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Archived: TreeTops Residential Care Home Requires improvement

Inspection Summary

Overall summary & rating

Requires improvement

Updated 26 March 2019

This inspection took place on 8 January 2019 and was unannounced. The inspection continued on 10 January 2019 and was announced.

TreeTops is a ‘care home’. People in care homes receive accommodation and nursing or personal care as a single package under one contractual agreement. CQC regulates both the premises and the care provided, and both were looked at during this inspection.

TreeTops is registered to provide accommodation and residential care for up to 18 people. At the time of our inspection there were seven people living at the home, some of whom were living with a diagnosis of dementia. The home is set out over three floors. Access to the first floor is by stairs or chair lift. The ground floor provides access to a secure garden area. The third floor was not in use at the time of our inspection.

This inspection was brought forward because concerns had been expressed about the safety of people living at the service. We shared those concerns with the local authority and the fire service.

There was a registered manager in post. A registered manager is a person who has registered with the Care Quality Commission to manage the service. Like registered providers, they are ‘registered persons’. Registered persons have legal responsibility for meeting the requirements in the Health and Social Care Act 2008 and associated Regulations about how the service is run.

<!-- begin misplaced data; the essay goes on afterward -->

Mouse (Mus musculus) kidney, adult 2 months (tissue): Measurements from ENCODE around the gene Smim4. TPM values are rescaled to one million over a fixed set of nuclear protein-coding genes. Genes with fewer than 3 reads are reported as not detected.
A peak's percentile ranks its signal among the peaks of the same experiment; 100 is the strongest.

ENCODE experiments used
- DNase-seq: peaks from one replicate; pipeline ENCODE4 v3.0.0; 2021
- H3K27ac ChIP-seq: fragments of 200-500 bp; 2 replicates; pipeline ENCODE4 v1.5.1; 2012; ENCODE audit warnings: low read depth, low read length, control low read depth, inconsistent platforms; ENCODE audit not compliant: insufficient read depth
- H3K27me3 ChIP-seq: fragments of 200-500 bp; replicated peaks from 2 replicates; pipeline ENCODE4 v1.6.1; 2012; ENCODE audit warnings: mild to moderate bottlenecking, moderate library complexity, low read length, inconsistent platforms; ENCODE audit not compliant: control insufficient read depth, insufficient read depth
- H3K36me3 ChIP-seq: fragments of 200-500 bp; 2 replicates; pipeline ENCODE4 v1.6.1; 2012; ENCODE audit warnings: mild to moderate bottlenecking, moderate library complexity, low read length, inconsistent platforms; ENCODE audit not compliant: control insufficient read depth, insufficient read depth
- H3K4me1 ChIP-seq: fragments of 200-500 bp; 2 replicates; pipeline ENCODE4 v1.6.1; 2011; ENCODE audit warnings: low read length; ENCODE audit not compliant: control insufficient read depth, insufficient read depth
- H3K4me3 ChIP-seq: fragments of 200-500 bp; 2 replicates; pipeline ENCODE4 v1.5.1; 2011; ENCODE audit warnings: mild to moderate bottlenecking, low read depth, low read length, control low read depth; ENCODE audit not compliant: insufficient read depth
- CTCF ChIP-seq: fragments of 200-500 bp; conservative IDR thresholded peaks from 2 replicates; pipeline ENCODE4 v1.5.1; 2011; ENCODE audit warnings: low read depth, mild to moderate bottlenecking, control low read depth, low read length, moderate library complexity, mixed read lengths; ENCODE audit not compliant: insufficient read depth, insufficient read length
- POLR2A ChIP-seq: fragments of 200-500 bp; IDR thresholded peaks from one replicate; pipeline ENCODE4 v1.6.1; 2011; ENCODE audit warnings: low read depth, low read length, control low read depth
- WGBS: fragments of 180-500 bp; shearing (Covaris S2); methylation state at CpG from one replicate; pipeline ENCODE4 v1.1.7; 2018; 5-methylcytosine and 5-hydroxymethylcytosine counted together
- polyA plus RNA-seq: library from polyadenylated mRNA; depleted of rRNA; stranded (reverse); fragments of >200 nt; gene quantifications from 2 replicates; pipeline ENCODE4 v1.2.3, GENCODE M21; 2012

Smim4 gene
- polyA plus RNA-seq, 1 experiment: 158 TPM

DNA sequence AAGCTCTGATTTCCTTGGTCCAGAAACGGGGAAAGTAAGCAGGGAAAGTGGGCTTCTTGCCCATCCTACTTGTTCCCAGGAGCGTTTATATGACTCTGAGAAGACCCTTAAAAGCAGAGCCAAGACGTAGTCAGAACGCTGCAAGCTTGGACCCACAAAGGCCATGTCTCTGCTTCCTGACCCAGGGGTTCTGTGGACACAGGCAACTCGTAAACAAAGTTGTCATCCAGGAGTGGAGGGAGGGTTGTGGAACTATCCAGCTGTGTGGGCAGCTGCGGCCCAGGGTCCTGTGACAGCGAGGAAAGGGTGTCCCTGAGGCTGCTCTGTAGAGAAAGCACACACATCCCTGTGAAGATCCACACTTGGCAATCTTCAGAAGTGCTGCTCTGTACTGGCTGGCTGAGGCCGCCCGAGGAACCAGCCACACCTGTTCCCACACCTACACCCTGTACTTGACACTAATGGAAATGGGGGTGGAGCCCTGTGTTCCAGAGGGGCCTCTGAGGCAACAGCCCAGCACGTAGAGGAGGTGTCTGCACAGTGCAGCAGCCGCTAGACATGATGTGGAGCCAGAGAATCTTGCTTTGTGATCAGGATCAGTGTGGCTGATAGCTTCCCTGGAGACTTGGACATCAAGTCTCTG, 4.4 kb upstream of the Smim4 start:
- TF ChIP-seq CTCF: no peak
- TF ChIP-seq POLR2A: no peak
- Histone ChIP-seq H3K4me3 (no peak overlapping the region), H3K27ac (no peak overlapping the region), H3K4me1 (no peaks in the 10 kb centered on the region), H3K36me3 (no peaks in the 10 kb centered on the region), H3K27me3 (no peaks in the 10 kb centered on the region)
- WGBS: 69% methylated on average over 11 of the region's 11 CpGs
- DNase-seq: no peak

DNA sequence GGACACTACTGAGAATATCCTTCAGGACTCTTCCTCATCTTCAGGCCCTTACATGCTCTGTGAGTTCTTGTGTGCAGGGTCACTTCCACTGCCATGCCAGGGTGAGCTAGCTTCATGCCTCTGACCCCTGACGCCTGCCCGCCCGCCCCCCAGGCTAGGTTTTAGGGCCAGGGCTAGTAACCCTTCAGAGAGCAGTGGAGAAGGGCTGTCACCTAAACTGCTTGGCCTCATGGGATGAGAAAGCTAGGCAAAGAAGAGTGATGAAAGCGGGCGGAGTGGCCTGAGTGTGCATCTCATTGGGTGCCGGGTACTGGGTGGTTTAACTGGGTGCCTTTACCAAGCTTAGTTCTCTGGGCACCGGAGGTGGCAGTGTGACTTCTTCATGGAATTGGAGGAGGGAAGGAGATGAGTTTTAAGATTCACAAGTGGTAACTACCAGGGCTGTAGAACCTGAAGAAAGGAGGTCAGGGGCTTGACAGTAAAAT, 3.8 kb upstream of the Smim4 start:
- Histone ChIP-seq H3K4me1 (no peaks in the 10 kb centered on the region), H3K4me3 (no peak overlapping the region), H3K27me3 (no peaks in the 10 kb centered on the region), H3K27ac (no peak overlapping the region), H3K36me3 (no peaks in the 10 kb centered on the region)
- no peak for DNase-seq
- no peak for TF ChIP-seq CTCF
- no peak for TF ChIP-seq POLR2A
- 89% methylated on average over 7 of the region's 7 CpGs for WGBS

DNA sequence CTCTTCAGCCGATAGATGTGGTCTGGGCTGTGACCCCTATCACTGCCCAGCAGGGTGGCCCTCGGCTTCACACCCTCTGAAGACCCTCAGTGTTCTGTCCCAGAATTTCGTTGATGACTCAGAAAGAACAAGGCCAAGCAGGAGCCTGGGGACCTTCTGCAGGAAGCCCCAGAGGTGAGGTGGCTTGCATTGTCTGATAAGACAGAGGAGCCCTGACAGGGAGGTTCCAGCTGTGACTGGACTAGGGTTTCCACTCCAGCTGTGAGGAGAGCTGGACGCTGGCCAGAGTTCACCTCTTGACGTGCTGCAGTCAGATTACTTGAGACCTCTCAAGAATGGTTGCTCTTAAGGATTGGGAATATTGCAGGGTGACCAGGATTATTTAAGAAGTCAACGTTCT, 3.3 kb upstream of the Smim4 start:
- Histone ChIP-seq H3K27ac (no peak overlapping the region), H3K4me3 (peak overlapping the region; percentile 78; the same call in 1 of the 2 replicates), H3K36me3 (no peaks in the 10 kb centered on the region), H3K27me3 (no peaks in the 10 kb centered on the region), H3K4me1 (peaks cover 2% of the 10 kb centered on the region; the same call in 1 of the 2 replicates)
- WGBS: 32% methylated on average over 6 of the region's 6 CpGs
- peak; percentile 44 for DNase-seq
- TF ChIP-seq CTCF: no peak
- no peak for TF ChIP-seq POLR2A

Quality monitoring and audits had not been completed which meant areas of the service being provided were not meeting the requirements of the regulations. There was a lack of consistent and effective management and leadership, which coupled with ineffective quality assurance systems meant issues were not identified or resolved.

There was inadequate information about people's risk of falls as records relating to this did not contain sufficient detail. Where people were at risk of falls staff tried to encourage them to remain seated unless supported by staff. Risk assessments for people's individual care needs were not accurate and lacked detail. Systems in place did not always consider the least restrictive options, which put people at risk of losing their independence and freedom of movement.

Serious incidents had not been reported to the appropriate authorities. Accidents and incidents were not fully documented and followed up on continuing risk.

Managing risk in regard to the safety of the home was not robust. Fire safety checks such as weekly alarm testing had not taken place since October 2017, and new staff had not received fire training. Following our inspection, we made an immediate referral to the Fire safety team who have since visited the service. Essential checks on the safety of water temperatures were not in place, this meant there was a risk of legionella.

People did not always receive their medicines safely by staff who had been trained to administer them. Staff were not always clear about their responsibilities and role in relation to medicines. People were not encouraged to remain independent in the management of their medicines. Lessons were not always learnt or shared with staff when errors occurred. When health care professionals had given the provider specific instructions on how to care and support people, these were not consistently followed putting people at risk of unsafe or inappropriate care